Pakistan: Release activists from Pashtun movement

To: Dr Shireen M Mazari, Federal Minister for Human Rights Ministry of Human Rights
Re: Concerns regarding arrests of Pashtun activists and supporters

Your Excellency,

CIVICUS: World Alliance for Citizen Participation is a global alliance of civil society organisations (CSOs) and activists dedicated to strengthening citizen action and civil society around the world. Founded in 1993, CIVICUS has 8,000 members in more than 170 countries.

We are writing to you to express our serious concerns over the arbitrary arrests of activists from the Pashtun Tahafuz Movement (PTM) over the last week. On 27 January 2020, PTM leader and activist Manzoor Pashteen was arbitrarily arrested in Peshawar for criticising government policies based on a speech he gave on 18 January in Bannu. He was charged under Sections 506 (punishment for criminal intimidation), 153-A (promoting enmity between different groups), 120-B (punishment of criminal conspiracy), 124 (sedition), and 123-A (condemning the creation of the country and advocating the abolishment of its sovereignty) of the Pakistan Penal Code. A court denied Pashteen bail and sent him to jail on a 14-day judicial remand in Dera Ismail Khan district. 

On 28 January 2020, while holding a peaceful protest outside Islamabad’s National Press Club against the arbitrary arrest of Pashteen, PTM leader and lawmaker Mohsin Dawar was taken into custody with 28 other individuals. Those arrested include PTM activists, Awami Workers Party members and civil society activists, including three women. Six have been released including Mohsin Dawar but 23 have been charged and sent to Adiala jail on judicial remand. They have been reportedly charged under Sections 188 (disobedience against an order duly promulgated by a public servant), 353 (assault on a public servant), 147 (rioting), 149 (being members of an unlawful assembly), 505-A (defaming the army), 505-B (public mischief), 124-A (sedition), 341 (punishment for wrongful restraint), 186 (obstructing a public servant) of the Pakistan Penal Code.

CIVICUS has also received information that Mohsin Abdali, a young student activist from Lahore, was detained by unidentified men believed to be security officials at 4am on the morning of 30 January and released later in the evening. He had been involved in a demonstration against the arrest of PTM protesters and supporters in Islamabad.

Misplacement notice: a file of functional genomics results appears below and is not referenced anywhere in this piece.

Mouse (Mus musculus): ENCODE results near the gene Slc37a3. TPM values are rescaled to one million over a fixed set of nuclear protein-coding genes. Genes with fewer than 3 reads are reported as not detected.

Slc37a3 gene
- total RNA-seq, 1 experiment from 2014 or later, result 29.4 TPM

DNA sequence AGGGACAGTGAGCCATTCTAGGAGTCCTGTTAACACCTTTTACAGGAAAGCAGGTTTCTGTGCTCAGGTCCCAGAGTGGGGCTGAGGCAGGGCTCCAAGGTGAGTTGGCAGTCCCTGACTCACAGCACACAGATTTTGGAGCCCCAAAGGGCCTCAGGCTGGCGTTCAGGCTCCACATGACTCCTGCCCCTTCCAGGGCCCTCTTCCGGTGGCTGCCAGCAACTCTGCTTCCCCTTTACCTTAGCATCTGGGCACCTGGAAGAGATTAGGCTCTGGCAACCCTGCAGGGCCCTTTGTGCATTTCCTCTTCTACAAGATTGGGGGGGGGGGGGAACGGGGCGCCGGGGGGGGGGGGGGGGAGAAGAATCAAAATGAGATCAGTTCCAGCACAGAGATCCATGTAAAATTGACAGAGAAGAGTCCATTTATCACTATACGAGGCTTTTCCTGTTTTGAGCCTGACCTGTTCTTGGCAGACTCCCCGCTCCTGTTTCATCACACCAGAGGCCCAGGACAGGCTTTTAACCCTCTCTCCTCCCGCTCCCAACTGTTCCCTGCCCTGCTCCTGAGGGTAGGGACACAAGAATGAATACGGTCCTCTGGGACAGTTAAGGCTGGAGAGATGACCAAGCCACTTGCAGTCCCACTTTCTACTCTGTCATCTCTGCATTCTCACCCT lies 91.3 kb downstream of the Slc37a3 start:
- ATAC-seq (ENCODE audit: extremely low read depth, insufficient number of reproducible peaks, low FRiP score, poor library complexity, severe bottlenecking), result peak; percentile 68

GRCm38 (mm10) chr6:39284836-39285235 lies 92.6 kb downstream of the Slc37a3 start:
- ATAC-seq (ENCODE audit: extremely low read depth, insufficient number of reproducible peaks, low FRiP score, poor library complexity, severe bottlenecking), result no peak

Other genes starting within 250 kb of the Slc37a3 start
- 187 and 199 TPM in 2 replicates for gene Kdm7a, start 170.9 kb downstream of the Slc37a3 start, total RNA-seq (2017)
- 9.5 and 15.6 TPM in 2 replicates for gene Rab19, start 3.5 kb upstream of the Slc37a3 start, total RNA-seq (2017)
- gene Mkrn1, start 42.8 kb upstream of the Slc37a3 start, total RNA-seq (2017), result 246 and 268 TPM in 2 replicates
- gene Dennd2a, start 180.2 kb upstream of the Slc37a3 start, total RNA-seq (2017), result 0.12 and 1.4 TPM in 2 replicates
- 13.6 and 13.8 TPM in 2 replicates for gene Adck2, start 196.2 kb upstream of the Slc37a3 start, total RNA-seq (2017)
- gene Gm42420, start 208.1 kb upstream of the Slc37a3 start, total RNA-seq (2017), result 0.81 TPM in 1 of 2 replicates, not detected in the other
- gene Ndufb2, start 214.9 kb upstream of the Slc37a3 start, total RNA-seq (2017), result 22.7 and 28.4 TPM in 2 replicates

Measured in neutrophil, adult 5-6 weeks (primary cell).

CIVICUS has had longstanding concerns about similar human rights violations against the ethnic Pashtun people and in particular the PTM, which in recent years has mobilised nationwide against abuses targeting the ethnic Pashtun people. We have previously raised these concerns in a letter to your office in May 2019 which highlighted the judicial harassment of PTM activists, arbitrary arrest of protesters and disruption of protests, the unlawful killing of a PTM leader Arman Loni, and restrictions on media coverage.

These arrests are inconsistent with Pakistan’s international obligations, including those under the International Covenant on Civil and Political Rights (ICCPR) which Pakistan ratified in 2008. These include obligations to respect and protect civil society’s fundamental rights to the freedoms of association, peaceful assembly and expression. These fundamental freedoms are also guaranteed in Pakistan’s Constitution.

As such, we urge Pakistan authorities to take the following steps as a matter of priority:

  • Release all PTM activists and supporters arrested for exercising their right to freedom of expression and peaceful assembly and drop all charges against them; 
  • Investigate the abduction of activist Mohsin Abdali and take steps to bring the perpetrators to justice; 
  • End the arrest, harassment, and intimidation of PTM activists and their supporters and ensure that they
    can freely express their opinions and dissent without fear of reprisals.
    We express our sincere hope that you will take these steps to address the human rights violations highlighted above, and we are available for further discussion.

We express our sincere hope that you will take these steps to address the human rights violations highlighted above, and we are available for further discussion.


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